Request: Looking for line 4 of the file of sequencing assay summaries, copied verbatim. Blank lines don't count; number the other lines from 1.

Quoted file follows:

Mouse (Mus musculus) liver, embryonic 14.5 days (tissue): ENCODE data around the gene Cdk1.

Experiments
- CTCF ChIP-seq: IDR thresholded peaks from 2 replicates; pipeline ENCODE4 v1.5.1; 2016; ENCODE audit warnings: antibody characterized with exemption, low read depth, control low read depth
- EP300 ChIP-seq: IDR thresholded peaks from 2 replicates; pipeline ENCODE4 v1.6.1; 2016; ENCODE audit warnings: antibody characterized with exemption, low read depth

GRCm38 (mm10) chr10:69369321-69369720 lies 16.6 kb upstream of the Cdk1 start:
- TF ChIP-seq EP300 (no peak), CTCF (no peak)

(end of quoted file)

- EP300 ChIP-seq: IDR thresholded peaks from 2 replicates; pipeline ENCODE4 v1.6.1; 2016; ENCODE audit warnings: antibody characterized with exemption, low read depth